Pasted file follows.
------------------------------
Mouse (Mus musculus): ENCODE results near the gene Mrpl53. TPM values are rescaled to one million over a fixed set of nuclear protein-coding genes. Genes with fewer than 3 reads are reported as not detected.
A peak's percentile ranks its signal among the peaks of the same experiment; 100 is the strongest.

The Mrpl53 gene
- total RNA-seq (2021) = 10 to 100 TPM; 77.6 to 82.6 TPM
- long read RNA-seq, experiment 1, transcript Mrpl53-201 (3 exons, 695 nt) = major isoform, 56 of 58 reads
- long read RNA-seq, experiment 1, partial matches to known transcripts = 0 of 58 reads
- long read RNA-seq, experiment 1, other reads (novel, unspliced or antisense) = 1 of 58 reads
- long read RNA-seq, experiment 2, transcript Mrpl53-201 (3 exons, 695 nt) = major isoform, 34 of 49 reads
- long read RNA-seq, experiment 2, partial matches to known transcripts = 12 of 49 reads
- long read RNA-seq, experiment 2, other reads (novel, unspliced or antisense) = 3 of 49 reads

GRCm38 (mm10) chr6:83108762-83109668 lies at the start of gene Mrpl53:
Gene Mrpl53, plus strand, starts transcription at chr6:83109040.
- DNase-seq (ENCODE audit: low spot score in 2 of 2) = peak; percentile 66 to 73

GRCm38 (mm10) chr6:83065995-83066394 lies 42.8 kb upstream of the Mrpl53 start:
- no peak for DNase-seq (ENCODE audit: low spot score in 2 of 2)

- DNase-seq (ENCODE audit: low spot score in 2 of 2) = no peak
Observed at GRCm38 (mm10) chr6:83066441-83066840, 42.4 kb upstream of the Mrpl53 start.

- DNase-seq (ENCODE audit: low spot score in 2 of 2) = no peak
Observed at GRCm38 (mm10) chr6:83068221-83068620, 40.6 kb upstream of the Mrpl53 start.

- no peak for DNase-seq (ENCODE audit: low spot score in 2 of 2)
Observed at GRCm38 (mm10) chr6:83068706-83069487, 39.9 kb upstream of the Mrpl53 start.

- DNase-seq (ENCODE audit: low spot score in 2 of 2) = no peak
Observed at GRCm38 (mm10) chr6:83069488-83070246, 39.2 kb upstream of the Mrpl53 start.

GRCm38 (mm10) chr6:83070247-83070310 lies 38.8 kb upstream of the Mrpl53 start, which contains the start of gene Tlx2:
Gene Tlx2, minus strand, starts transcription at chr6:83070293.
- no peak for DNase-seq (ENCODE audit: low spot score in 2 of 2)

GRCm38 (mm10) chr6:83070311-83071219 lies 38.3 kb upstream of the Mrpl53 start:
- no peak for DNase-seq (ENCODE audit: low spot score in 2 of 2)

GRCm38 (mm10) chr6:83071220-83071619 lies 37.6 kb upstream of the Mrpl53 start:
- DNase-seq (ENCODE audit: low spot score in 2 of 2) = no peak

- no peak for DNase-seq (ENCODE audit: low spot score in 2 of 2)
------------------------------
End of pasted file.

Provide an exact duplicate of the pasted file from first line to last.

Mouse (Mus musculus): ENCODE results near the gene Mrpl53. TPM values are rescaled to one million over a fixed set of nuclear protein-coding genes. Genes with fewer than 3 reads are reported as not detected.
A peak's percentile ranks its signal among the peaks of the same experiment; 100 is the strongest.

The Mrpl53 gene
- total RNA-seq (2021) = 10 to 100 TPM; 77.6 to 82.6 TPM
- long read RNA-seq, experiment 1, transcript Mrpl53-201 (3 exons, 695 nt) = major isoform, 56 of 58 reads
- long read RNA-seq, experiment 1, partial matches to known transcripts = 0 of 58 reads
- long read RNA-seq, experiment 1, other reads (novel, unspliced or antisense) = 1 of 58 reads
- long read RNA-seq, experiment 2, transcript Mrpl53-201 (3 exons, 695 nt) = major isoform, 34 of 49 reads
- long read RNA-seq, experiment 2, partial matches to known transcripts = 12 of 49 reads
- long read RNA-seq, experiment 2, other reads (novel, unspliced or antisense) = 3 of 49 reads

GRCm38 (mm10) chr6:83108762-83109668 lies at the start of gene Mrpl53:
Gene Mrpl53, plus strand, starts transcription at chr6:83109040.
- DNase-seq (ENCODE audit: low spot score in 2 of 2) = peak; percentile 66 to 73

GRCm38 (mm10) chr6:83065995-83066394 lies 42.8 kb upstream of the Mrpl53 start:
- no peak for DNase-seq (ENCODE audit: low spot score in 2 of 2)

- DNase-seq (ENCODE audit: low spot score in 2 of 2) = no peak
Observed at GRCm38 (mm10) chr6:83066441-83066840, 42.4 kb upstream of the Mrpl53 start.

- DNase-seq (ENCODE audit: low spot score in 2 of 2) = no peak
Observed at GRCm38 (mm10) chr6:83068221-83068620, 40.6 kb upstream of the Mrpl53 start.

- no peak for DNase-seq (ENCODE audit: low spot score in 2 of 2)
Observed at GRCm38 (mm10) chr6:83068706-83069487, 39.9 kb upstream of the Mrpl53 start.

- DNase-seq (ENCODE audit: low spot score in 2 of 2) = no peak
Observed at GRCm38 (mm10) chr6:83069488-83070246, 39.2 kb upstream of the Mrpl53 start.

GRCm38 (mm10) chr6:83070247-83070310 lies 38.8 kb upstream of the Mrpl53 start, which contains the start of gene Tlx2:
Gene Tlx2, minus strand, starts transcription at chr6:83070293.
- no peak for DNase-seq (ENCODE audit: low spot score in 2 of 2)

GRCm38 (mm10) chr6:83070311-83071219 lies 38.3 kb upstream of the Mrpl53 start:
- no peak for DNase-seq (ENCODE audit: low spot score in 2 of 2)

GRCm38 (mm10) chr6:83071220-83071619 lies 37.6 kb upstream of the Mrpl53 start:
- DNase-seq (ENCODE audit: low spot score in 2 of 2) = no peak

- no peak for DNase-seq (ENCODE audit: low spot score in 2 of 2)